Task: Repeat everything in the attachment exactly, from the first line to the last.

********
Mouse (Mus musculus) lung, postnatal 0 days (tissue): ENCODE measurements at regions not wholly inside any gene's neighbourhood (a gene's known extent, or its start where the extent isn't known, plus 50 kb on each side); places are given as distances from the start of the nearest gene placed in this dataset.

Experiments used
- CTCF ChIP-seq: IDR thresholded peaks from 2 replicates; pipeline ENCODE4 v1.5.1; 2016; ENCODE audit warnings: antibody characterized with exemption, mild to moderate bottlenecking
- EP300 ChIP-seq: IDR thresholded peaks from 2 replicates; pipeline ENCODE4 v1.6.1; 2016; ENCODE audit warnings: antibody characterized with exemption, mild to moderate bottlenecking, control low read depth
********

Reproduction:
Mouse (Mus musculus) lung, postnatal 0 days (tissue): ENCODE measurements at regions not wholly inside any gene's neighbourhood (a gene's known extent, or its start where the extent isn't known, plus 50 kb on each side); places are given as distances from the start of the nearest gene placed in this dataset.

Experiments used
- CTCF ChIP-seq: IDR thresholded peaks from 2 replicates; pipeline ENCODE4 v1.5.1; 2016; ENCODE audit warnings: antibody characterized with exemption, mild to moderate bottlenecking
- EP300 ChIP-seq: IDR thresholded peaks from 2 replicates; pipeline ENCODE4 v1.6.1; 2016; ENCODE audit warnings: antibody characterized with exemption, mild to moderate bottlenecking, control low read depth